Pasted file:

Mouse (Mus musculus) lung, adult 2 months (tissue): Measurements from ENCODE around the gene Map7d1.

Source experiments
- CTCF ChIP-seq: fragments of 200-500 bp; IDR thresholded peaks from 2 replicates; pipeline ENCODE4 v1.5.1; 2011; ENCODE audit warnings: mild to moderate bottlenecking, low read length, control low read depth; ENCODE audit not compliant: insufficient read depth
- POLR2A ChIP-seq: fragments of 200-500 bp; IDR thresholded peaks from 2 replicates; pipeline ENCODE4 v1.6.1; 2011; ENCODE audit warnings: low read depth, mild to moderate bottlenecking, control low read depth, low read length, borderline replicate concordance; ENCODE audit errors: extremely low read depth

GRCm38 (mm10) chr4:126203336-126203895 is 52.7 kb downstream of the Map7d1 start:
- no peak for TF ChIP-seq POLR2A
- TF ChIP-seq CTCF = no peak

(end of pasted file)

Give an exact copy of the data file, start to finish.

Mouse (Mus musculus) lung, adult 2 months (tissue): Measurements from ENCODE around the gene Map7d1.

Source experiments
- CTCF ChIP-seq: fragments of 200-500 bp; IDR thresholded peaks from 2 replicates; pipeline ENCODE4 v1.5.1; 2011; ENCODE audit warnings: mild to moderate bottlenecking, low read length, control low read depth; ENCODE audit not compliant: insufficient read depth
- POLR2A ChIP-seq: fragments of 200-500 bp; IDR thresholded peaks from 2 replicates; pipeline ENCODE4 v1.6.1; 2011; ENCODE audit warnings: low read depth, mild to moderate bottlenecking, control low read depth, low read length, borderline replicate concordance; ENCODE audit errors: extremely low read depth

GRCm38 (mm10) chr4:126203336-126203895 is 52.7 kb downstream of the Map7d1 start:
- no peak for TF ChIP-seq POLR2A
- TF ChIP-seq CTCF = no peak